Match support has been checking on how our friendship is progressing, suggesting activities for us to do, and making sure that both my Little, his family, and I are comfortable with how things are evolving. I particularly enjoy the fact that Match Advocates are there whenever they’re needed and try not to be invasive, allowing the friendship between Bigs and Littles to naturally evolve.
5) What type of outings have you guys done? What have you learned culturally from your Little? The differences, and how that has made you better understand your Little.
We’ve gone to the park, the aquarium, the science museum, kayaking, and his favorite place; the movies. Our outings are really great because we get to literally just hang out and get to know each other, which I personally believe is the key to making any friendship work. The more time we spend together the better I understand him and his family and vice versa. I feel this is a fundamental aspect of the program, to have both the Little and Big exposed to individuals/situations they otherwise would not be involved in.
6) What advice would you give other Hispanic/Latino adult who may be hesitant to become a positive role model to the Littles? Why is there a need for more role models, especially in the Latino Communities?
My advice is to first decide if they really want to do it. They may not know what to do with a Little or how to go about it, but if they really want to do it things will fall into place. Once that question is answered then my advice is to make sure every time they’re meeting with their Little, make a conscious effort to have a good time and make sure that they’re both enjoying each other’s company. If not, then talk openly about it until there is an agreement of something to do that they will both enjoy. Like any other friendship, communication is key and never forget that this experience is a two-way street, where the Little learns as much from the Big as the Big does from the Little.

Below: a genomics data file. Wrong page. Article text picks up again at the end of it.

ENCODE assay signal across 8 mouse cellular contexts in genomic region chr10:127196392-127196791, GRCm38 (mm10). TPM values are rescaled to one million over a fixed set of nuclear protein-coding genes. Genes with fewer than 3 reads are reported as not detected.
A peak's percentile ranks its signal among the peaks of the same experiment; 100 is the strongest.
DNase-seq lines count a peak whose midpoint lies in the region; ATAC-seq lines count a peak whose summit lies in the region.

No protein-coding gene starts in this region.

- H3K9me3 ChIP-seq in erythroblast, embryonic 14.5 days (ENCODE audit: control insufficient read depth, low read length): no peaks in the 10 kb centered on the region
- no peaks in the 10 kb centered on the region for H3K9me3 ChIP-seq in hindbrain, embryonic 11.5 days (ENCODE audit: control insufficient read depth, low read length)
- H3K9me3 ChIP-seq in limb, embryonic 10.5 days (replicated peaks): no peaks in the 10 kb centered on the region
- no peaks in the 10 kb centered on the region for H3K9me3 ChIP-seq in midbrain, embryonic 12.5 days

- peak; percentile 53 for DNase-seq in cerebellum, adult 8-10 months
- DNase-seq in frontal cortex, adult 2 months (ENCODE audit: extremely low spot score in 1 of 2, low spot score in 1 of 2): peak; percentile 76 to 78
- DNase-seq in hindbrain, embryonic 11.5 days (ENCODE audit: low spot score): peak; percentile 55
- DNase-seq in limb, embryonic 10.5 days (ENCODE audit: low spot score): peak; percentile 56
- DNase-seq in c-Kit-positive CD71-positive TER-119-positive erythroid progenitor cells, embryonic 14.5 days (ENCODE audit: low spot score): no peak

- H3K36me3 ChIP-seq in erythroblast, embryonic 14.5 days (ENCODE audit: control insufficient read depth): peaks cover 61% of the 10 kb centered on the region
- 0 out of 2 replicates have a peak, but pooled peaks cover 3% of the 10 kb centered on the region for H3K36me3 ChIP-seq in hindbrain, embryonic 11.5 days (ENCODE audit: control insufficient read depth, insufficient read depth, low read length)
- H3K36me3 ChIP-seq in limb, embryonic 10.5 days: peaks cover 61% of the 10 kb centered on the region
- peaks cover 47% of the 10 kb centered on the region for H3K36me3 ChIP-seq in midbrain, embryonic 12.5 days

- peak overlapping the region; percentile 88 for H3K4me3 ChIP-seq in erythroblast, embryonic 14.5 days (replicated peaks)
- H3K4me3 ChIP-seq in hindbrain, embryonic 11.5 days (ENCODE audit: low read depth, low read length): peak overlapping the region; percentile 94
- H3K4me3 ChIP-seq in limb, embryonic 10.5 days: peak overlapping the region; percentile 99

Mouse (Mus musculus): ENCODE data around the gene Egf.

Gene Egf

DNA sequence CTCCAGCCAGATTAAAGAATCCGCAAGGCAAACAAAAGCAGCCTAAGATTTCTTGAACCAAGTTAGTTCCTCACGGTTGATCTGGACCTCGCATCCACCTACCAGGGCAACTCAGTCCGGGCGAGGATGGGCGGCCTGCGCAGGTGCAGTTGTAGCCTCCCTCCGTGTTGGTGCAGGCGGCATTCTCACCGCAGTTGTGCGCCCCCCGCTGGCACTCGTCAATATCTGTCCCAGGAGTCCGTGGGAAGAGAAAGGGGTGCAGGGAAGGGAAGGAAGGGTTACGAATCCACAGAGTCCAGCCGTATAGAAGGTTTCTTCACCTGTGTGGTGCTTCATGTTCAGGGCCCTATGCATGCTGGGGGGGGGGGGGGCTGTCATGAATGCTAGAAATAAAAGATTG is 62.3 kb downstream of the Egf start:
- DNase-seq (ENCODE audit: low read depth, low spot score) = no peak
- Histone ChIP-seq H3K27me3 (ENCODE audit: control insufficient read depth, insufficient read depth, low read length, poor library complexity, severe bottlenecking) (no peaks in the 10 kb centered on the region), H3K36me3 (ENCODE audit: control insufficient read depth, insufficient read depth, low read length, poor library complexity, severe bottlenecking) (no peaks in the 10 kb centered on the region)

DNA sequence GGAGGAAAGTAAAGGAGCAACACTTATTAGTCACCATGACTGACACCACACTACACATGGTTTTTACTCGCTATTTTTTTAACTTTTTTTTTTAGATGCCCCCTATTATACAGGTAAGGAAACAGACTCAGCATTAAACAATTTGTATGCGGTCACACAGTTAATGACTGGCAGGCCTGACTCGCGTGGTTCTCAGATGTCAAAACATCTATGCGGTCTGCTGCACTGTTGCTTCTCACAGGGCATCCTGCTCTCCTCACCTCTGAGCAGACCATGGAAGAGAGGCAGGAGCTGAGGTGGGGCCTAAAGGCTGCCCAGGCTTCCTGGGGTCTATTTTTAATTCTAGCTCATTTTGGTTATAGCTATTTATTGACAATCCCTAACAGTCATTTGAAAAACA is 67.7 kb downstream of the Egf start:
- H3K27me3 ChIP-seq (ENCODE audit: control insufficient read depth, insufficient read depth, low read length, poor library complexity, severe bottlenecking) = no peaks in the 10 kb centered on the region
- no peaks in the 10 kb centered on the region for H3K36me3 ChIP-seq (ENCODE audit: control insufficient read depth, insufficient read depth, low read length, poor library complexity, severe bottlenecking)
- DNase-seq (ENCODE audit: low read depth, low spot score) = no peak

7) Growing up did you have any mentors? How important do you see mentoring in the Latino community?
I didn’t have formal mentors growing up, but my parents were always present, providing advice and a wonderful environment to develop. I never felt the need for a mentor when I was a kid because my parents had built a wonderful network around me (teachers, coaches, friends, etc) where I could explore different opportunities and look for activities to do and invest my time in.
I think this speaks more to my fortunate childhood conditions and not about the importance of a mentor in someone’s life. I am in a position where I understand how a mentor can drastically impact someone’s life when conditions (social, psychological, economic, etc) are not ideal, hence the importance of programs such as Big Brothers Big Sisters.
Mentoring is extremely important, not only in the Latino community, but across our social fabric. Any community that is at a disadvantage, in any degree, shape, or form, can benefit from having mentors/volunteers donate their time and knowledge to help the community members seek opportunities in which they can thrive and succeed.